The environmental activism group Greenpeace announced Monday it had sent a ship to escort a Russian tanker carrying the first oil from the Arctic.
The Greenpeace vessel “Rainbow Warrior III” will meet and accompany to port the Mikhail Ulyanov tanker, to protest the start of production from the Prirazlomnaya oil rig. The platform is run by Russia’s state-owned oil company, Gazprom, and it’s the first offshore rig to ever begin commercial drilling operations above the Arctic circle. Gazprom also chartered the Mikhail Ulyanov, which left the platform on April 18 with its very first shipment of oil.
The tanker travelled from the Prirazlomnaya oil field along Russia’s northern coast, through the Barents Sea and down the Norwegian coast, and is scheduled to arrive in Rotterdam in the next few days. Meanwhile, the Greenpeace vessel set out from the Netherlands to intercept it. According to the Barents Observer, Greenpeace said they wish to escort the tanker to Rotterdam, but it’s not clear if the 23 people on board the Rainbow Warrior III will try to board the Mikhail Ulyanov, or if some other form of protest will be attempted.
“We do not disclose in advance what we are going to do,” Greenpeace activist Patric Salize told the Agence France-Presse, “but I can assure you we will send a clear message to the world that this oil is very dangerous.”
This isn’t the first time Prirazlomnaya rig has clashed with Greenpeace. This past September, 28 activists and two freelance journalists were arrested by Russian officials after protesting the rig from their ship, the “Arctic Sunrise.” Two of the campaigners attempted to scale the rig, prompting the arrest of the whole group — dubbed the “Arctic 30” — on charges of piracy. They were detained for 100 days, and often kept in harsh and freezing conditions, before their charges were reduced to hooliganism and then unexpectedly dropped entirely on Christmas Day. The Arctic Sunrise is still being held by Russian authorities.
Peter Willcox, one of the Arctic 30, is captaining the Rainbow Warrior III on its current voyage.
Due to regions’s harsh conditions, the safety of offshore oil drilling in the Arctic — or lack thereof — has been an international flashpoint for some time. Simon Boxall, an oil spill expert from the University of Southampton who played a key role in analysis of BP’s Deepwater Horizon oil spill, told the Guardian in November that if drilling tin the Arctic went ahead “it is inevitable you will get a spill — a dead [certainty]. I would expect to see a major spill in the not too distant future. I would be astonished if you did not see a major spill from this.”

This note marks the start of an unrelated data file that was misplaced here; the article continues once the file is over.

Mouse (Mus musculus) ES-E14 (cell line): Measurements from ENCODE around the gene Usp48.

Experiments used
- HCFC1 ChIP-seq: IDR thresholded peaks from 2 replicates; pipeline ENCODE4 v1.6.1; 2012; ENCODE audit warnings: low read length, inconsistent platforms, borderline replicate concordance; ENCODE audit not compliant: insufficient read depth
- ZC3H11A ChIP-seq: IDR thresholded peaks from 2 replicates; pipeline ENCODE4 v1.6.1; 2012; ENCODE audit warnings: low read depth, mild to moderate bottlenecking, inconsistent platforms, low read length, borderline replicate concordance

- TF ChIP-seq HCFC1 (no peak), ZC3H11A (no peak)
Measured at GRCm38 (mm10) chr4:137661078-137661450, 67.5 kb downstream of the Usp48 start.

Shell Oil abandoned its own ambitions in the Arctic in early 2014, after a federal appeals court ruled the U.S. government had not properly assessed the risks, and after a string of equipment failures, dangerous ice conditions, and late permits forced the company to scuttle offshore drilling near Alaska in 2013.
The Prirazlomnaya oil field reportedly contains about 72 million tons of recoverable oil (or 610 barrels), and production is anticipated to reach six million tons annually sometime after 2020. All told, the Arctic holds as much as one-third of the undiscovered oil and gas resources still left on the globe, most of which is offshore.
“There are many places in the world we can drill, and the Arctic is not a place we want to be,” said Patrice de Vives, Total’s Vice President of Northern European operations. Total’s Chief Executive Christophe de Margerie added, “a leak would do too much damage to the image of the company.”
Greenpeace did not hesitate to ding Total for the juxtaposition. “Its CEO has already pledged not to drill in the icy waters of the far north, and yet he is apparently happy to buy the stuff if Gazprom takes on the risk,” Greenpeace oil campaigner Ben Ayliffe said in a statement.
“Mr De Margerie cannot have his cake and eat it.”